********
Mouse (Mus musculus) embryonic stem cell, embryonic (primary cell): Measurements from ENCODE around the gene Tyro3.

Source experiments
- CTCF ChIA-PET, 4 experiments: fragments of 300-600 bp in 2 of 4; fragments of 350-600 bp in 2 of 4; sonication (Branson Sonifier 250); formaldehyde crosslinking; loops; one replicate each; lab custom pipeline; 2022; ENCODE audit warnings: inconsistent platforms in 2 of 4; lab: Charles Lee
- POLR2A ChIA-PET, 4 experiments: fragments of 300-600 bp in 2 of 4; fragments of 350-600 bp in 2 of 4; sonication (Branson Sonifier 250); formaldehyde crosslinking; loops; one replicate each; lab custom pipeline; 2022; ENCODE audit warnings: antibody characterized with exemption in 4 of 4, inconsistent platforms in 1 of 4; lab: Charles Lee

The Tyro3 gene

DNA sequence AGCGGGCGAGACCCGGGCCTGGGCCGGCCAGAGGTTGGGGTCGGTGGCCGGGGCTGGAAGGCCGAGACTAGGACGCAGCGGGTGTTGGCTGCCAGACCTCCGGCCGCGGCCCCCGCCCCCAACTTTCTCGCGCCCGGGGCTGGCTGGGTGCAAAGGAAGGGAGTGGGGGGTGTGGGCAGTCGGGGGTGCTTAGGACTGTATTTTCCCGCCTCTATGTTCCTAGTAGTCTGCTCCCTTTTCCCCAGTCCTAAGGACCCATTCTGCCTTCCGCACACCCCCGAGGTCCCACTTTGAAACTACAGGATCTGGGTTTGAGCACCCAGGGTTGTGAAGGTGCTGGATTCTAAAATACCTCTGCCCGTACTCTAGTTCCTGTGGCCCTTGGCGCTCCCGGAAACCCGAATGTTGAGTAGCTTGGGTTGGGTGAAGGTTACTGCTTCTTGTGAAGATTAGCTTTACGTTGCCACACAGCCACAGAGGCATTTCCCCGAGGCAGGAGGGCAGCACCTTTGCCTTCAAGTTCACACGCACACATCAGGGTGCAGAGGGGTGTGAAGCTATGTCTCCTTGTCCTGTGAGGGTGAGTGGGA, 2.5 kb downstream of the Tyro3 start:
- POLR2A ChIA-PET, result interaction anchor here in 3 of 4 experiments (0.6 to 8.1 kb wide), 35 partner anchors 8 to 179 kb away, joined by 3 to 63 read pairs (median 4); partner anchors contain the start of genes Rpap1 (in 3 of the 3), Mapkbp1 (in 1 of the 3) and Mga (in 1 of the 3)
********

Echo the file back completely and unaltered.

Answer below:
Mouse (Mus musculus) embryonic stem cell, embryonic (primary cell): Measurements from ENCODE around the gene Tyro3.

Source experiments
- CTCF ChIA-PET, 4 experiments: fragments of 300-600 bp in 2 of 4; fragments of 350-600 bp in 2 of 4; sonication (Branson Sonifier 250); formaldehyde crosslinking; loops; one replicate each; lab custom pipeline; 2022; ENCODE audit warnings: inconsistent platforms in 2 of 4; lab: Charles Lee
- POLR2A ChIA-PET, 4 experiments: fragments of 300-600 bp in 2 of 4; fragments of 350-600 bp in 2 of 4; sonication (Branson Sonifier 250); formaldehyde crosslinking; loops; one replicate each; lab custom pipeline; 2022; ENCODE audit warnings: antibody characterized with exemption in 4 of 4, inconsistent platforms in 1 of 4; lab: Charles Lee

The Tyro3 gene

DNA sequence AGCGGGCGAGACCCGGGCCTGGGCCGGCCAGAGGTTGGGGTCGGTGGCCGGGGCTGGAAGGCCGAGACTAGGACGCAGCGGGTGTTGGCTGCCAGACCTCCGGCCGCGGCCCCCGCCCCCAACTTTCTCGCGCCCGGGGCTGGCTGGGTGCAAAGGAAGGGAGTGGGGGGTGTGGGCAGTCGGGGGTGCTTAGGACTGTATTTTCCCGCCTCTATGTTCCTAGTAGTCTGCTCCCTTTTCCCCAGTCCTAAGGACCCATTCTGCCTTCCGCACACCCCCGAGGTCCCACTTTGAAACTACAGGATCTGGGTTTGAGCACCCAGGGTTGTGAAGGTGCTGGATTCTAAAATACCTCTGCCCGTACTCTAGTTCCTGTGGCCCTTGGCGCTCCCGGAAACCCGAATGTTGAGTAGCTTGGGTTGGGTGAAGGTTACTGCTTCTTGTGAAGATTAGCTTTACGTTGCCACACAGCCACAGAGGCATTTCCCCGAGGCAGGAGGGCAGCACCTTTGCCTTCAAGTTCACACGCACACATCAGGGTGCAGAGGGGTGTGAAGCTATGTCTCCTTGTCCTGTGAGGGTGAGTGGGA, 2.5 kb downstream of the Tyro3 start:
- POLR2A ChIA-PET, result interaction anchor here in 3 of 4 experiments (0.6 to 8.1 kb wide), 35 partner anchors 8 to 179 kb away, joined by 3 to 63 read pairs (median 4); partner anchors contain the start of genes Rpap1 (in 3 of the 3), Mapkbp1 (in 1 of the 3) and Mga (in 1 of the 3)